Author + information
- Anthony N. DeMaria, MD, MACC, Editor-in-Chief, Journal of the American College of Cardiology⁎ ()
- ↵⁎Address correspondence to:
Dr. Anthony N. DeMaria, Editor-in-Chief, Journal of the American College of Cardiology, 3655 Nobel Drive, Suite 630, San Diego, California 92122.
The holiday season is upon us and my wife and I recently attended one of the many Christmas parties that will be held. Upon entering the party we could see guests milling around several tables filled with food. As we walked about the room, the guests, many of whom were patients and nearly all of whom were good friends, shuffled away from the roast beef and pasta and toward the turkey and salad. Plates that had held generous helpings of lipid-laden food were discretely moved, and in some cases disavowed. Clearly, our friends were a bit uncomfortable with committing dietary indiscretions in my company. My wife had often joked that I needed to be less conscientious about my diet at social gatherings or we would not get any invitations to dinner at all. She had even warned me on the way to the party “not to be the Grinch who stole Christmas.” So I commented loudly how wonderful the food was and put a little roast beef on my plate along with the turkey.
This whole episode brought home to me the important role we cardiologists play as role models. Patients are anxious to see if we practice what we preach and are usually anxious to copy our behavior. This role, of course, can sometimes be transformed into serving as a conscience. Friends are inhibited from “transgressions” in our presence, and many patients tell me that their most intense diet and conditioning occur in the weeks leading up to a clinic visit. There is danger, however, that we may become overbearing or preachy; constant lecturing on a healthy lifestyle can be a turnoff. In this case, we stand to lose any influence we may have.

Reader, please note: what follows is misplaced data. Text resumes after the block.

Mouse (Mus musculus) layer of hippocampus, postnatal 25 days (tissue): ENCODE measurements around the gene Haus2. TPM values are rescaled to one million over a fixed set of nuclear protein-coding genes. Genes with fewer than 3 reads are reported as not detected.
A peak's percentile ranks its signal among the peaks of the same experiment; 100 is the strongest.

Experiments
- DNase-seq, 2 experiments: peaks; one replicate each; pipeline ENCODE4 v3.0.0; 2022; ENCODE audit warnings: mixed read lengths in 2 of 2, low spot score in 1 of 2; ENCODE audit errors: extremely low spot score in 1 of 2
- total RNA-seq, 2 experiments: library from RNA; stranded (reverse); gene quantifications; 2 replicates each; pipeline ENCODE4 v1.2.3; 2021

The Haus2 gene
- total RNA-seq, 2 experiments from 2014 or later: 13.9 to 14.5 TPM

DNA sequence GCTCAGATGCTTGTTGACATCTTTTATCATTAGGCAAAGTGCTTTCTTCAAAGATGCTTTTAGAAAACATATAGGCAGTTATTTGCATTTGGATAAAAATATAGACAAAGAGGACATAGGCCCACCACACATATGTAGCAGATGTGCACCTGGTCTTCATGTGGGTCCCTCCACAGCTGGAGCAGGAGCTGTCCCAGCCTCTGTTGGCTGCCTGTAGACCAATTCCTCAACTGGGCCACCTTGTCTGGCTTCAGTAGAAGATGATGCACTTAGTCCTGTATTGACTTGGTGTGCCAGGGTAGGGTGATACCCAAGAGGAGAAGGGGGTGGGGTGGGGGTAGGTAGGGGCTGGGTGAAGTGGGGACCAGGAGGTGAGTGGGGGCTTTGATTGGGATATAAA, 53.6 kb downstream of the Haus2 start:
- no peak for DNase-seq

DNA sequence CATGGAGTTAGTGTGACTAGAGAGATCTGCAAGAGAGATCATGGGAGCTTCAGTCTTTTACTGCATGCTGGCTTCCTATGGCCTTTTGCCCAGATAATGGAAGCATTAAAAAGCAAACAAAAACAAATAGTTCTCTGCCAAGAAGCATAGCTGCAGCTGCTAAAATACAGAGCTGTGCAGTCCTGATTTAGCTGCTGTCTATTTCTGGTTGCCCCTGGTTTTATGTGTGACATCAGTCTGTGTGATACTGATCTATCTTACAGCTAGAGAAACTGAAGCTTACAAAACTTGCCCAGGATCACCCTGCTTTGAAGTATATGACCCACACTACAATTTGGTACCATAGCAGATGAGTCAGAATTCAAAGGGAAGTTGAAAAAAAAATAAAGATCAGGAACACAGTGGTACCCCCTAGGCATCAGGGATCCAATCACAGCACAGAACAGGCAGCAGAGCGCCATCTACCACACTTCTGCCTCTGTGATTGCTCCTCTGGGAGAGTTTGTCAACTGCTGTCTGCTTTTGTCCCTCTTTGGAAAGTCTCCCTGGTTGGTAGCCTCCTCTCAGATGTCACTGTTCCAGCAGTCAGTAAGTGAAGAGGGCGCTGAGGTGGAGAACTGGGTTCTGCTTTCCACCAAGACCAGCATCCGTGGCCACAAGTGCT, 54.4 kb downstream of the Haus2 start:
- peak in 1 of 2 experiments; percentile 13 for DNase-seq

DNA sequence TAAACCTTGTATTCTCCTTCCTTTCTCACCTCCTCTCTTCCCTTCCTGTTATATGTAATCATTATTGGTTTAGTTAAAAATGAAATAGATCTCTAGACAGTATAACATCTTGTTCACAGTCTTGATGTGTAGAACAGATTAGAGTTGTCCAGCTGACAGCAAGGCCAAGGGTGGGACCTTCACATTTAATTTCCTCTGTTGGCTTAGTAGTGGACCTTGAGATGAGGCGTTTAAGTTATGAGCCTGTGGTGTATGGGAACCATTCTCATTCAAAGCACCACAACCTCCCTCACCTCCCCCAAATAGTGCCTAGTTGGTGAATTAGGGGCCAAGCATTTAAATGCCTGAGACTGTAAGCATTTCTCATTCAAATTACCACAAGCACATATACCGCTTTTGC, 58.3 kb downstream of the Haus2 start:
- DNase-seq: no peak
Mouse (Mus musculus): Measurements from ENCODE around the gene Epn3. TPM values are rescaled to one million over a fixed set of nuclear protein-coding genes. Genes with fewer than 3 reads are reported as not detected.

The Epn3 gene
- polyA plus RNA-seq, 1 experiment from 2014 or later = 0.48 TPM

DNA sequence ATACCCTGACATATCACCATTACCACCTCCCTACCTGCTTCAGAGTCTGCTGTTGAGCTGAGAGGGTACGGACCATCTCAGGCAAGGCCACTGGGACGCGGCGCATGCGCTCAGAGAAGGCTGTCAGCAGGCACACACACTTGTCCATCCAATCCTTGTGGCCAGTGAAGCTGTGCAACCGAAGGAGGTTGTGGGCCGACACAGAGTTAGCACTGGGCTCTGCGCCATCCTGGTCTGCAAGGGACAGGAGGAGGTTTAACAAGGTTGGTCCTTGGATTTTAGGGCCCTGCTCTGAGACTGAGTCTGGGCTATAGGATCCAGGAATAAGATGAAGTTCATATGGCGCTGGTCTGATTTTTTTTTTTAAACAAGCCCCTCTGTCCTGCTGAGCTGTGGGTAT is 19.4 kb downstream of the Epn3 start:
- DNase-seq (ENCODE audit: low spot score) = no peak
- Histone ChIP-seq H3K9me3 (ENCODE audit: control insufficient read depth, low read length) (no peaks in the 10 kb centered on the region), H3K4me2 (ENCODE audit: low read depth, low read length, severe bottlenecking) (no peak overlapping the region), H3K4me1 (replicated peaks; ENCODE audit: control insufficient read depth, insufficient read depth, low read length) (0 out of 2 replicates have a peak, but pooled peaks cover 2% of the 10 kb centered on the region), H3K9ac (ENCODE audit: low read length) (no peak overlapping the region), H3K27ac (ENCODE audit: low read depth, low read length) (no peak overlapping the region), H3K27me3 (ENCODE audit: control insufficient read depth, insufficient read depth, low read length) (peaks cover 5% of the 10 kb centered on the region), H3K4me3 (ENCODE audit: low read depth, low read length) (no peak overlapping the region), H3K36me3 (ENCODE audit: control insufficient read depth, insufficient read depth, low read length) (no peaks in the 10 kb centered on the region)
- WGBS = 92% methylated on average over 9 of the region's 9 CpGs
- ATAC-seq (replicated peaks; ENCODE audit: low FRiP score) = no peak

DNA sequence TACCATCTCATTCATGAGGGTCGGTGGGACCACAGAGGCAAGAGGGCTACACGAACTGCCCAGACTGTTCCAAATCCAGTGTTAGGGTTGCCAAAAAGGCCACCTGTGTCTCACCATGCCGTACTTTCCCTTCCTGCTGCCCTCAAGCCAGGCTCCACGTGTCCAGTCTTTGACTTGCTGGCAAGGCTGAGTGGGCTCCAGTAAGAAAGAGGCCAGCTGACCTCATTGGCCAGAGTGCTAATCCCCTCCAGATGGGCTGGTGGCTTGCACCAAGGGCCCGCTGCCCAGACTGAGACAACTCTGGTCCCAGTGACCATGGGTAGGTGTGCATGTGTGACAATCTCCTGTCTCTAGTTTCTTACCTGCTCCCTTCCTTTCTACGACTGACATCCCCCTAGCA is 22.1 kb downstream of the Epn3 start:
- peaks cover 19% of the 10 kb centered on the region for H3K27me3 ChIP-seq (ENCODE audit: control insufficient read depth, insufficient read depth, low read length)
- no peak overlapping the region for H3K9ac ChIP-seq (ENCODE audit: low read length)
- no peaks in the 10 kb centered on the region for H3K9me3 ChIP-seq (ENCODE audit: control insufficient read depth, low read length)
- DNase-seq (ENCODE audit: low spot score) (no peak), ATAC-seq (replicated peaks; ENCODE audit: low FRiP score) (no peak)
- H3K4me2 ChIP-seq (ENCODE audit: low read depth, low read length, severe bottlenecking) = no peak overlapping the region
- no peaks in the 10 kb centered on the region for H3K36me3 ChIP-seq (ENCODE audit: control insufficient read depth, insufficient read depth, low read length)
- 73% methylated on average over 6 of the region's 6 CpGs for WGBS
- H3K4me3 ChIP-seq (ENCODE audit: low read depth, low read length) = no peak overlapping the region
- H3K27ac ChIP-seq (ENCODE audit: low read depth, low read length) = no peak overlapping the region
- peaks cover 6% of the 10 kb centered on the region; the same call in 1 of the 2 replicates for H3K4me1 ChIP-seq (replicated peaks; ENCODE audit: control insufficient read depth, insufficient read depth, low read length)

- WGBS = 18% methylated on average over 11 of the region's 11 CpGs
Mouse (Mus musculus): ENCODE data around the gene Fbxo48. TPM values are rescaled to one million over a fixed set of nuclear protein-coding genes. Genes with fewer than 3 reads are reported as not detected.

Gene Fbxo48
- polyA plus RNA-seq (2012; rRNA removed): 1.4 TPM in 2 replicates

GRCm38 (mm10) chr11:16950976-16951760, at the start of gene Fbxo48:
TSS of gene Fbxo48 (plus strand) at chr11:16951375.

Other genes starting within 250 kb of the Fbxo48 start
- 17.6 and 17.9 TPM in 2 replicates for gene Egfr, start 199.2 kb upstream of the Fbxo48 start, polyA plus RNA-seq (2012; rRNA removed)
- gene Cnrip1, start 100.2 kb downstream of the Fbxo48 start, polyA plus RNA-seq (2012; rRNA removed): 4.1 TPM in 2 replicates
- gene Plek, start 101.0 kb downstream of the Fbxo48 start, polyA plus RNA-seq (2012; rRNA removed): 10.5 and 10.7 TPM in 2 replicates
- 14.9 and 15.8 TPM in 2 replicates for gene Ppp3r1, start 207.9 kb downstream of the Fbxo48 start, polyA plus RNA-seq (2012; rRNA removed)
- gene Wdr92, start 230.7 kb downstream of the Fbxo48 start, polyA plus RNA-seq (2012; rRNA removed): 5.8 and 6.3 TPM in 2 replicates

Although there are many ways that we cardiologists serve as role models, what I am addressing here is related to health matters. Many situations are obvious. A cardiologist who smokes cigarettes or is obese is a clear example of “do what I say, but not what I do.” However, there are many more subtle aspects of leading a heart-healthy lifestyle and minimizing coronary risk. Regular exercise, of at least modest intensity, is generally agreed to be of value in a number of ways. A former mentor told me that he jogged because his mentor had, “and if he does it, it must be good for you.” The effect on the lay public should be much greater. But perhaps the area in which our behavior is watched most closely is that of diet. Spread butter on a roll before dinner and there is a good chance that someone will comment and shortly follow suit. Similarly, skip atherogenic desserts and often so will others.